Green Tea and Brain Cancer

Green tea and brain cancer study found that regular consumption suppresses tumor.

A 2010 study conducted by Korea Institute of Science and Technology found that caffeine blocks the growth of inositol trisphosphate receptor (IP3R).

This substance is closely linked to glioblastoma, which is the most common and aggressive type of primary brain tumor found in human. According to Xinhua, a sub-type of IP3R, or IP3R3, is very active among brain cancer patients.

Caffeine stymies the spread of such compounds, resulting in less tumor growth in the brain and blocks cancer cells from spreading to other parts of the body.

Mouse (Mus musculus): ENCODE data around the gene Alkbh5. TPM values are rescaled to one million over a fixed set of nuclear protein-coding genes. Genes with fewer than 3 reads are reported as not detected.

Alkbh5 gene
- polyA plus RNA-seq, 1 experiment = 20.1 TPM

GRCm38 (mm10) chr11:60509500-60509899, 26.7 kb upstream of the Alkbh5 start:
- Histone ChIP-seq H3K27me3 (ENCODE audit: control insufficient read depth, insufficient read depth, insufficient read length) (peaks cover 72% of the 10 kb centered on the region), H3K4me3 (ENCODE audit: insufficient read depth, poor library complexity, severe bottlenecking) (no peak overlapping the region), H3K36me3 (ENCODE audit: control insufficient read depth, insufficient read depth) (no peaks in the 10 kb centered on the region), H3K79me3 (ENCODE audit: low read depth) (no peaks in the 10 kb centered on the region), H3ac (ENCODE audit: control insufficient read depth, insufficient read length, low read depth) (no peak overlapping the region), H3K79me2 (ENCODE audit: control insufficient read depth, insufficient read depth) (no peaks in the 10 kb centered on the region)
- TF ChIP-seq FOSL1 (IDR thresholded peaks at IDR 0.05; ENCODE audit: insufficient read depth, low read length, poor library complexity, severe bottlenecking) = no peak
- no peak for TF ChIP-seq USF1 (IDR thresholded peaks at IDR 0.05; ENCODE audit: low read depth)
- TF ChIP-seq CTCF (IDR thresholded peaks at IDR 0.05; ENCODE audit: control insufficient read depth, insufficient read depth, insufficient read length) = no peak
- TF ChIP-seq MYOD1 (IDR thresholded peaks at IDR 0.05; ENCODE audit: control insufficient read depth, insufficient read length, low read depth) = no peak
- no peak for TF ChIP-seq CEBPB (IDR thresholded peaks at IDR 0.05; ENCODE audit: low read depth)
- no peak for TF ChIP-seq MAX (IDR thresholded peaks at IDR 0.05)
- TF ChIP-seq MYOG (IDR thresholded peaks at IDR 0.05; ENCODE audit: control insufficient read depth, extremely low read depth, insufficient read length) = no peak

"This is the first type of discovery showing caffeine to have an inhibitive effect on the growth of glioblastoma, and thus, we expect it to have monumental impact on related studies," said Lee Chang-joon, who led the study.

The researchers said that the amounts of caffeine used in the animal tests were somewhere in the range of two to five cups of coffee or green tea per day.

The discovery was published in the latest issue of U.S.-based Cancer Research Journal.

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